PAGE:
Issue 2: Editor’s notes by Stuart Sorensen
When I first had the idea for Care To Share Magazine I genuinely didn’t know whether or not it would be a success. I hoped it would, of course but there was always the chance that nobody else would see the point. There was the possibility that Care To Share wouldn’t even make it to a single issue, let alone two or more.
But I really needn’t have worried. Far from boring everyone to sleep with my ‘promotional witterings’ about the new magazine it seems that Care To Share has been something of an alarm call instead. Or at least (if I can continue with the ‘clock’ analogy) a reminder that it might be time to speak up about the real situation in social care. To speak the truth despite the lurid headlines and the media hype.
In the end issue 1 went out with 12 articles, all donated free of charge and the new blog received over 1000 clicks on the first day alone. It seems that people like the idea of Care To Share Magazine. That’s what you’ve been telling me in Emails, texts, blog comments and tweets anyway. The idea of a community based magazine, designed for social media and specifically intended to allow anyone to have a voice seems to have struck a chord or two out there in the real world of care providers and care recipients.
Hopefully issue 2 will be just as popular as its predecessor – if not more so. As the magazine continues to grow and develop I’m sure that its popularity will develop too. And let’s face it – we’ve made a pretty good start already. But there’s much more to come.
In issue 2 you’ll find articles on homelessness, begging and diabetes. There’s a thought-provoking and, I suspect, understated piece by Tina James on the work of a Lincolnshire foodbank. This month’s featured article by Gill Phillips is on the use of blogging to refine care processes in dementia. I decided to put Gill’s article as a feature because I think it’s important that the #DementiaChallengers initiative is supported by people who use, who provide and who have relatives who need support from services – exactly the sort of people that Care To Share Magazine is aimed at. So this month’s issue draws attention to Gill’s article as a way of emphasizing the excellent work not just of Dementia Challengers but of the ‘Whose Shoes?’ And ‘In My Shoes’ concepts as well.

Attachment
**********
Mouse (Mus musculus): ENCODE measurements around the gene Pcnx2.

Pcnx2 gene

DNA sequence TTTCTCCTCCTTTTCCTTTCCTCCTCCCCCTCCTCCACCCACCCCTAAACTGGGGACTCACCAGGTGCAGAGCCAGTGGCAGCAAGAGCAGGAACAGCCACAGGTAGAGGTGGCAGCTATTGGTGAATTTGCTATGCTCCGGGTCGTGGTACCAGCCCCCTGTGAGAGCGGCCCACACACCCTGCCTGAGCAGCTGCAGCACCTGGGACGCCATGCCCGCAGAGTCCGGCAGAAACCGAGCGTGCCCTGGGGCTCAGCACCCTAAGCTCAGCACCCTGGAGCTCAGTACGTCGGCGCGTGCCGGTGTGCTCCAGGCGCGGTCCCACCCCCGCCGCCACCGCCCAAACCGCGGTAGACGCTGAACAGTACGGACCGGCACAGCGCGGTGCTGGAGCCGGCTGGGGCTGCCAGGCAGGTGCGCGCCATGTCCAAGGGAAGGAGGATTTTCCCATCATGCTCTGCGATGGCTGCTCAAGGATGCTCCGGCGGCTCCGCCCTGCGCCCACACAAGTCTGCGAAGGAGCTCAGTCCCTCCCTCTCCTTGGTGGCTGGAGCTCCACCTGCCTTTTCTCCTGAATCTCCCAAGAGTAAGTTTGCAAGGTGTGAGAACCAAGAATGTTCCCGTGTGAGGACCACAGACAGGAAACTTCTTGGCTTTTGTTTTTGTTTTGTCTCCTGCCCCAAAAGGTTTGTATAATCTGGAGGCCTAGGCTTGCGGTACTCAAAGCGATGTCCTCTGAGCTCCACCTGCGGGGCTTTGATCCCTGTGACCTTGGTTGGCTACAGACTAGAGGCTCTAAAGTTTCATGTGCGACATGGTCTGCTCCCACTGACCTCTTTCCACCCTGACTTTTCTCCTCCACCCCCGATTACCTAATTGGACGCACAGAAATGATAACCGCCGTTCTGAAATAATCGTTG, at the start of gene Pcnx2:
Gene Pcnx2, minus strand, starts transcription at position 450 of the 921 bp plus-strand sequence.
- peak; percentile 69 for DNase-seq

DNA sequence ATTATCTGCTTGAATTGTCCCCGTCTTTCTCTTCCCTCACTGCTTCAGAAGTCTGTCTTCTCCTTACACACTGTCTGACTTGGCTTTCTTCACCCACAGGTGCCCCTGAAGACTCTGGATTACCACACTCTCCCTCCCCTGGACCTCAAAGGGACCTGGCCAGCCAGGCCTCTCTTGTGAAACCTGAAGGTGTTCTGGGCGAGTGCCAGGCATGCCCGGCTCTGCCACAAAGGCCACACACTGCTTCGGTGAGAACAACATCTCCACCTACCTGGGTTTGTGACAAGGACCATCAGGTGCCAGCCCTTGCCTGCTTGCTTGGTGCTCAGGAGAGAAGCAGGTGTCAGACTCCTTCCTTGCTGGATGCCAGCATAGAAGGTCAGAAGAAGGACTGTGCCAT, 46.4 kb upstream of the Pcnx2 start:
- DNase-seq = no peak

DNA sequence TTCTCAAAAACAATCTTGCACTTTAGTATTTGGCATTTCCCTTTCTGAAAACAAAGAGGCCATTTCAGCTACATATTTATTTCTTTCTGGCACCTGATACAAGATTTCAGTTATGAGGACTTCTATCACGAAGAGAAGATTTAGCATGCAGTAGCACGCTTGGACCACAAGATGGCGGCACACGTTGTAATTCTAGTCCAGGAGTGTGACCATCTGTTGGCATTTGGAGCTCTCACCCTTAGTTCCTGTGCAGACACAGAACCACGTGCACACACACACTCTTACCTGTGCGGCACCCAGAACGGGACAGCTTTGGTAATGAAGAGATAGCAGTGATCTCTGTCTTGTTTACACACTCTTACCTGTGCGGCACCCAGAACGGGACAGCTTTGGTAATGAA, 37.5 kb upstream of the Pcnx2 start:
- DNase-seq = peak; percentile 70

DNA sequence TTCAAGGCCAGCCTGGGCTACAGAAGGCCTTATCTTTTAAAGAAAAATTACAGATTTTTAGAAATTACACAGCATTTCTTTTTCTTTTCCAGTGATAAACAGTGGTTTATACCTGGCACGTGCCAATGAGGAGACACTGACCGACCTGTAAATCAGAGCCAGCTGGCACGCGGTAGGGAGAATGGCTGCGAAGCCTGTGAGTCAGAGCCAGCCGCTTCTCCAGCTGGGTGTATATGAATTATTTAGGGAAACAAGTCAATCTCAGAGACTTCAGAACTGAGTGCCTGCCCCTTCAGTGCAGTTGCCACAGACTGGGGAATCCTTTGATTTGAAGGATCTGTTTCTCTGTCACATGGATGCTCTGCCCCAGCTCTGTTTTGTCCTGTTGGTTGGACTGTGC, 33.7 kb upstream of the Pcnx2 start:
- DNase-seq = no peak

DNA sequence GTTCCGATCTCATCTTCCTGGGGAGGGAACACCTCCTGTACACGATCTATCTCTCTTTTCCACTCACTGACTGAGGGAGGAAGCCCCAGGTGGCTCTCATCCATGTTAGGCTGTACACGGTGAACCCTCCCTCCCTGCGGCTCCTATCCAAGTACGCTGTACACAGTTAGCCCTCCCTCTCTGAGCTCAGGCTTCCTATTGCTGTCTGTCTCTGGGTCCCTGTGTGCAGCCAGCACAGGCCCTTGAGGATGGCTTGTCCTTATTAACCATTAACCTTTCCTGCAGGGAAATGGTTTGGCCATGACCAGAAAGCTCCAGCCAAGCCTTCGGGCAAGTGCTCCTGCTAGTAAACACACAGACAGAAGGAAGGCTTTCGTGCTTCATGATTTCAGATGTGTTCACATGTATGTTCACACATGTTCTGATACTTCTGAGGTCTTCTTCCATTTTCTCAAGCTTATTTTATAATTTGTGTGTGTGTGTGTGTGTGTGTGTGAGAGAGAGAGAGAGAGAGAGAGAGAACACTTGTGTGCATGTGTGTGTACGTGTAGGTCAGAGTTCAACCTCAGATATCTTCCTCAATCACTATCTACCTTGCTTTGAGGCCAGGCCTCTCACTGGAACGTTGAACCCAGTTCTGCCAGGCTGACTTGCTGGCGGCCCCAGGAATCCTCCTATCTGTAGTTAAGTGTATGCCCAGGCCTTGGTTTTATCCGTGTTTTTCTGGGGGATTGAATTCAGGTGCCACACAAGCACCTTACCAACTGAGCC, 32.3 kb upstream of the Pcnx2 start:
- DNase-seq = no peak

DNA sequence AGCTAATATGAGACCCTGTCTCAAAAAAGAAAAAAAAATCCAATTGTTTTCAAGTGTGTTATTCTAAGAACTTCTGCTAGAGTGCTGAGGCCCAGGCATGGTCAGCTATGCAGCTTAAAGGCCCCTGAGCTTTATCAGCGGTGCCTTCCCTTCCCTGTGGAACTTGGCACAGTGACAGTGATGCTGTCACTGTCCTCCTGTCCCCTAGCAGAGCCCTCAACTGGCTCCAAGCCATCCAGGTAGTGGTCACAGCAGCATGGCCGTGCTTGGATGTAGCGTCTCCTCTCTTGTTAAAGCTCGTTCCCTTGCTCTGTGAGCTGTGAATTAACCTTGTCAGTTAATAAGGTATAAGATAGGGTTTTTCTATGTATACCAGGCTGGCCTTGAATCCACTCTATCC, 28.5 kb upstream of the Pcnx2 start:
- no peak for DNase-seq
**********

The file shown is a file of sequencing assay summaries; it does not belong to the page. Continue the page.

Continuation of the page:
Please take some time to follow up on Gill’s work around Dementia. You won’t regret it.
The next three articles on austerity and the community seem to go together. As the impact of austerity bites ever deeper it seems timely that articles on giving and begging, food crisis and, perhaps more controversially, a scheme linking benefits to work should go together. I’m especially interested in knowing how the Care To Share community might react to Sofia Spiga’s piece on Generative welfare, not least because it seems to blend existing UK community initiatives like skills exchanges with more formal benefits (not unlike the UK’s hated ‘Workfare’ programme). I’ll be very keen to see how a primarily UK audience might react to this Italian model of welfare provision. Of course comments from overseas are welcome too. The world is bigger than just the UK after all.
It’s particularly significant that these three articles appear in the December issue with Christmas fast approaching. My thanks to all three of the Care To Share authors who have contributed here.
I even thought I might sneak one of my own articles into this month’s issue. I’ll be commenting in the ‘Miscellaneous’ section on self-harm and the unfair and superficial myths surrounding those whose coping strategies may not be the most easily understood. There’s a particularly moving article from Ian small, a ‘veteran of issue 1’ about the value of Memory Cafes. Carl Spaul (another Care To Share ‘vet’) writes about integrated care while Andrew Crooks reports on service user engagement in Sheffield. There’s a lot to get through in this month’s issue. Enjoy.
And don’t forget to drop me a line at info@TheCareGuy.com to submit your own articles to the magazine. After all – issue 3 isn’t going to write itself.
Stuart Sorensen (Editor)